Farmers and agronomists have been using plant analysis for the past few decades to identify fertility needs. Plant analysis allows producer to direct side dress or use pivot applications of crop nutrients precisely. Information gained from plant analysis is only as good as the sample itself. So, it’s important to remember these steps when you’re out in the field this month.
What part of the plant are we looking for? It is critical to take the correct leaf or grouping of leaves. This way, we can balance looking at both mobile and non-mobile plant nutrients. For example, if we take a soybean trifoliate that has not fully opened, nutrients are still being “pumped” to the new tissues. Full photosynthetic capacity may not be occurring yet. We are not accurately showing what might be going on in that soybean plant.
Where in the field are we sampling? We should collected multiple leaves to ensure our sample is statistically representative of the field or area of interest. As we move from sampling point to sampling point, we need to make sure that different planter and fertilizer application passes are represented. Avoiding field edges or turn rows is also critical.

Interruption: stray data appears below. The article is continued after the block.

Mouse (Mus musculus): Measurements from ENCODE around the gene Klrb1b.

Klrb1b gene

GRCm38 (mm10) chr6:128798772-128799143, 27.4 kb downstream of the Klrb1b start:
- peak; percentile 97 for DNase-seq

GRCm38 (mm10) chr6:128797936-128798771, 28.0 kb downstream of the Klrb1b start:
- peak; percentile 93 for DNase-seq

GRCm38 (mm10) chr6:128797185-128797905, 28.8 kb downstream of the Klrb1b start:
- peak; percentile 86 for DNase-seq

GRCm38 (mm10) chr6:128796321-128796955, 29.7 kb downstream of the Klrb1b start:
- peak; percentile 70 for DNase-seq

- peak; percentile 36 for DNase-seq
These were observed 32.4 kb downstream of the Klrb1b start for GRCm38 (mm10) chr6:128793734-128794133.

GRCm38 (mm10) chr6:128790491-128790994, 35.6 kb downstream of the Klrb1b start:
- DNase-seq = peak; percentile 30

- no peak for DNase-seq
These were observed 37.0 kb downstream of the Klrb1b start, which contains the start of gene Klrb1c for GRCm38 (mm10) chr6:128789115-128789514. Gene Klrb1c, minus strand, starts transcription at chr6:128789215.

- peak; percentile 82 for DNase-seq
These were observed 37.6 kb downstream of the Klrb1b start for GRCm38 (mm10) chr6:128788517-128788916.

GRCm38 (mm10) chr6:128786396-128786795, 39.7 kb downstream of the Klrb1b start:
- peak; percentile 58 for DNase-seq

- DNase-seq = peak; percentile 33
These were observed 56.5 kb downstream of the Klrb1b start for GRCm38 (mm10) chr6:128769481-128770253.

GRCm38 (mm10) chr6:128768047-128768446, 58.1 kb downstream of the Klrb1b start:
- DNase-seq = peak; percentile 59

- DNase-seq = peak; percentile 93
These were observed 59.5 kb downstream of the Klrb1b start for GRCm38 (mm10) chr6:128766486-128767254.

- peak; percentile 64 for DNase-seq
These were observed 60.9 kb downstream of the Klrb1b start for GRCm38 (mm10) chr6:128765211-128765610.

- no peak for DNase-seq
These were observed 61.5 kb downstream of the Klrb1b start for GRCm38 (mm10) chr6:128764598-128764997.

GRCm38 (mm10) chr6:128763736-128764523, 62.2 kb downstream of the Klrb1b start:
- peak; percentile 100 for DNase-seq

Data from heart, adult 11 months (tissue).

When is the sample being taken? Ward Laboratories, INC. has good data for interpretation from seedling stages to beginning grain fill. As many of our corn and soybean fields begin to tassel or flower, it is important to remember that we still have 40 to 60 percent of nutrient uptake yet to occur, so sampling now will provide an excellent status report on our fertility and allow us to plan some late top-dress or pivot applications.
Originally Printed in the Ward Letter August 2019.